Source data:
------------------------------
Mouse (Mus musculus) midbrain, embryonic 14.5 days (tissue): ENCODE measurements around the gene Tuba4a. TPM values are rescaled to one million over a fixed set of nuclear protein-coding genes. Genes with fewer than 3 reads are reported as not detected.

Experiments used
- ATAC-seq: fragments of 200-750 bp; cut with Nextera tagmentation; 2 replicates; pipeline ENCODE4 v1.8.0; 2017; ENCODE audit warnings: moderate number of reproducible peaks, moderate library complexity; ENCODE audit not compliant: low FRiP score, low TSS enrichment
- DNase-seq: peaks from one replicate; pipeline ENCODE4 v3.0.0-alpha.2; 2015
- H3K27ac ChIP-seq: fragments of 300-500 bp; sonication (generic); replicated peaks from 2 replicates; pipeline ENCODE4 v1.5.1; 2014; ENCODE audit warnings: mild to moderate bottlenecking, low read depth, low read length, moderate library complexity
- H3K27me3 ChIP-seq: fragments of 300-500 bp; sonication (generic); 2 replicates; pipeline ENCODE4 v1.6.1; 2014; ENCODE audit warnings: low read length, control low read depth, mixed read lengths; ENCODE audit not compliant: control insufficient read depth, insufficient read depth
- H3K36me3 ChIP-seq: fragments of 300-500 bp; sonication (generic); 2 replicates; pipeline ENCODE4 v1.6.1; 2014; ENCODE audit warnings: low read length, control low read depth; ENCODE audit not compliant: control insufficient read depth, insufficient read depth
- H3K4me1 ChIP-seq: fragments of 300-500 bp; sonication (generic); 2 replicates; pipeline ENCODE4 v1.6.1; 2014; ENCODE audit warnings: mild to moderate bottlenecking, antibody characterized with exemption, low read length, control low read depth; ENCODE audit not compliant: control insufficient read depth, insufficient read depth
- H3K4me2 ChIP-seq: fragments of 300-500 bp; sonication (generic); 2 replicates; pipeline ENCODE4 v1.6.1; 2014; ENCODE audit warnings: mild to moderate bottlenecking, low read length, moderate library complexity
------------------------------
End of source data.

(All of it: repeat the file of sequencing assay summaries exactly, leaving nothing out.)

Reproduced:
Mouse (Mus musculus) midbrain, embryonic 14.5 days (tissue): ENCODE measurements around the gene Tuba4a. TPM values are rescaled to one million over a fixed set of nuclear protein-coding genes. Genes with fewer than 3 reads are reported as not detected.

Experiments used
- ATAC-seq: fragments of 200-750 bp; cut with Nextera tagmentation; 2 replicates; pipeline ENCODE4 v1.8.0; 2017; ENCODE audit warnings: moderate number of reproducible peaks, moderate library complexity; ENCODE audit not compliant: low FRiP score, low TSS enrichment
- DNase-seq: peaks from one replicate; pipeline ENCODE4 v3.0.0-alpha.2; 2015
- H3K27ac ChIP-seq: fragments of 300-500 bp; sonication (generic); replicated peaks from 2 replicates; pipeline ENCODE4 v1.5.1; 2014; ENCODE audit warnings: mild to moderate bottlenecking, low read depth, low read length, moderate library complexity
- H3K27me3 ChIP-seq: fragments of 300-500 bp; sonication (generic); 2 replicates; pipeline ENCODE4 v1.6.1; 2014; ENCODE audit warnings: low read length, control low read depth, mixed read lengths; ENCODE audit not compliant: control insufficient read depth, insufficient read depth
- H3K36me3 ChIP-seq: fragments of 300-500 bp; sonication (generic); 2 replicates; pipeline ENCODE4 v1.6.1; 2014; ENCODE audit warnings: low read length, control low read depth; ENCODE audit not compliant: control insufficient read depth, insufficient read depth
- H3K4me1 ChIP-seq: fragments of 300-500 bp; sonication (generic); 2 replicates; pipeline ENCODE4 v1.6.1; 2014; ENCODE audit warnings: mild to moderate bottlenecking, antibody characterized with exemption, low read length, control low read depth; ENCODE audit not compliant: control insufficient read depth, insufficient read depth
- H3K4me2 ChIP-seq: fragments of 300-500 bp; sonication (generic); 2 replicates; pipeline ENCODE4 v1.6.1; 2014; ENCODE audit warnings: mild to moderate bottlenecking, low read length, moderate library complexity